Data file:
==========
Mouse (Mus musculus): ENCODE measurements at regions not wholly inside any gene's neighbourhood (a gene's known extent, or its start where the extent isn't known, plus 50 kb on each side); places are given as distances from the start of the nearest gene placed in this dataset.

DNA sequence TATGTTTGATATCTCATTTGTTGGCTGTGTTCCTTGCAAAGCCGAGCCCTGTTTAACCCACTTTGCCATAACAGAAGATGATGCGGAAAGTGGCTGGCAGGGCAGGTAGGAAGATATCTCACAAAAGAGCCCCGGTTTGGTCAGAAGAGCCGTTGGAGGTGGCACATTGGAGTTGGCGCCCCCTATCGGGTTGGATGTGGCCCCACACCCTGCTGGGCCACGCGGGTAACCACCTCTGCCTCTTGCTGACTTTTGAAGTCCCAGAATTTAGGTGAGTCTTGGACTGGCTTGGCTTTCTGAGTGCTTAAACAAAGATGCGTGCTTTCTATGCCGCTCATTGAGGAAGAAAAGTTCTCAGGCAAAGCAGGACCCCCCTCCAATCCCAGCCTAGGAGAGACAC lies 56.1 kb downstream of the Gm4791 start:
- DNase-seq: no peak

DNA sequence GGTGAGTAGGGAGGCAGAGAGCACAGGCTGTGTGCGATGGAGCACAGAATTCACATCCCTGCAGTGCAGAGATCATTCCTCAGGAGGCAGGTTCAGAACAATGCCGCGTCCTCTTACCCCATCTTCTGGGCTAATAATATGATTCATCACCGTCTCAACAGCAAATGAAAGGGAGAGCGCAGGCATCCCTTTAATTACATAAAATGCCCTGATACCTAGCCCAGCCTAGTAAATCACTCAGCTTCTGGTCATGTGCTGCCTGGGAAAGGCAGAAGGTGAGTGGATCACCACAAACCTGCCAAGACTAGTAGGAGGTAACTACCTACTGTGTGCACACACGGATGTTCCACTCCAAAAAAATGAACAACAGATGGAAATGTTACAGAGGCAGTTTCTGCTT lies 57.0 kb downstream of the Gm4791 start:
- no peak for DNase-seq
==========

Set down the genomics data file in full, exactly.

Mouse (Mus musculus): ENCODE measurements at regions not wholly inside any gene's neighbourhood (a gene's known extent, or its start where the extent isn't known, plus 50 kb on each side); places are given as distances from the start of the nearest gene placed in this dataset.

DNA sequence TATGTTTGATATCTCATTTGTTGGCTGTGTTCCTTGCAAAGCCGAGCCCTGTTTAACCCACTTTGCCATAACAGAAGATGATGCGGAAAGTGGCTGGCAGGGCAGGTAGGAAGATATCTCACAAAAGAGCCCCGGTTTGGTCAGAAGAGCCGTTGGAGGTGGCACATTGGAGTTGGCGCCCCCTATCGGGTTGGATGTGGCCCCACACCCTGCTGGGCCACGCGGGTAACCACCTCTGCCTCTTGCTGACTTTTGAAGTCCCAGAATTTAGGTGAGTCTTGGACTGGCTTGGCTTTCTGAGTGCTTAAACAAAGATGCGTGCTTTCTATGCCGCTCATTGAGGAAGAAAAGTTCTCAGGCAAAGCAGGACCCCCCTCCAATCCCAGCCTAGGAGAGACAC lies 56.1 kb downstream of the Gm4791 start:
- DNase-seq: no peak

DNA sequence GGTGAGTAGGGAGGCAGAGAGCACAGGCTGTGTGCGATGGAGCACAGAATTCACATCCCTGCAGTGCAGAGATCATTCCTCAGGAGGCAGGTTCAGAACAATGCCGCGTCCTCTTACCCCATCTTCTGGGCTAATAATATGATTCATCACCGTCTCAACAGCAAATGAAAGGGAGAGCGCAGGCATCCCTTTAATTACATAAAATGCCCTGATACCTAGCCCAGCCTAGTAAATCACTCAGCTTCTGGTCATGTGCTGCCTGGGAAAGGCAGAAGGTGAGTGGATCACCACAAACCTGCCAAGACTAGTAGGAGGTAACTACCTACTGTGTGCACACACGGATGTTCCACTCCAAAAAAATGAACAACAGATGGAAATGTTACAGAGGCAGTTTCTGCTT lies 57.0 kb downstream of the Gm4791 start:
- no peak for DNase-seq